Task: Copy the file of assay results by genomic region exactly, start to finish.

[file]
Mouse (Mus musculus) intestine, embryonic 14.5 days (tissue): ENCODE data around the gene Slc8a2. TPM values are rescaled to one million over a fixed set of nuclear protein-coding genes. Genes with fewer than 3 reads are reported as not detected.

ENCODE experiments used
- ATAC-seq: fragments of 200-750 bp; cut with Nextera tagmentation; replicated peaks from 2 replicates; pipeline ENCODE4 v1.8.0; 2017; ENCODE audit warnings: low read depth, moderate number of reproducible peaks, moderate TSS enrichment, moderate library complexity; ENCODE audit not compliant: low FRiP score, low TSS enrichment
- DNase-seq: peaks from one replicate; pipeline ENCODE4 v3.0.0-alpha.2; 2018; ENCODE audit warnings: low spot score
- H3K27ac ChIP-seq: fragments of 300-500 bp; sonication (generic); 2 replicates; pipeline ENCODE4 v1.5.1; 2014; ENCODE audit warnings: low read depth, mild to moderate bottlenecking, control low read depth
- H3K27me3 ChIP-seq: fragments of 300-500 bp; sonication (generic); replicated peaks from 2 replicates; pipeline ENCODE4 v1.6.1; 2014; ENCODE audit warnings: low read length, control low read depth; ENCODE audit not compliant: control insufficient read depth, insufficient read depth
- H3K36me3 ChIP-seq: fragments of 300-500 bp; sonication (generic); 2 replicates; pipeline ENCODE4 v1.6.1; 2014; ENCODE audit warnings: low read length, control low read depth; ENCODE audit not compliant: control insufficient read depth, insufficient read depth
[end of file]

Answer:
Mouse (Mus musculus) intestine, embryonic 14.5 days (tissue): ENCODE data around the gene Slc8a2. TPM values are rescaled to one million over a fixed set of nuclear protein-coding genes. Genes with fewer than 3 reads are reported as not detected.

ENCODE experiments used
- ATAC-seq: fragments of 200-750 bp; cut with Nextera tagmentation; replicated peaks from 2 replicates; pipeline ENCODE4 v1.8.0; 2017; ENCODE audit warnings: low read depth, moderate number of reproducible peaks, moderate TSS enrichment, moderate library complexity; ENCODE audit not compliant: low FRiP score, low TSS enrichment
- DNase-seq: peaks from one replicate; pipeline ENCODE4 v3.0.0-alpha.2; 2018; ENCODE audit warnings: low spot score
- H3K27ac ChIP-seq: fragments of 300-500 bp; sonication (generic); 2 replicates; pipeline ENCODE4 v1.5.1; 2014; ENCODE audit warnings: low read depth, mild to moderate bottlenecking, control low read depth
- H3K27me3 ChIP-seq: fragments of 300-500 bp; sonication (generic); replicated peaks from 2 replicates; pipeline ENCODE4 v1.6.1; 2014; ENCODE audit warnings: low read length, control low read depth; ENCODE audit not compliant: control insufficient read depth, insufficient read depth
- H3K36me3 ChIP-seq: fragments of 300-500 bp; sonication (generic); 2 replicates; pipeline ENCODE4 v1.6.1; 2014; ENCODE audit warnings: low read length, control low read depth; ENCODE audit not compliant: control insufficient read depth, insufficient read depth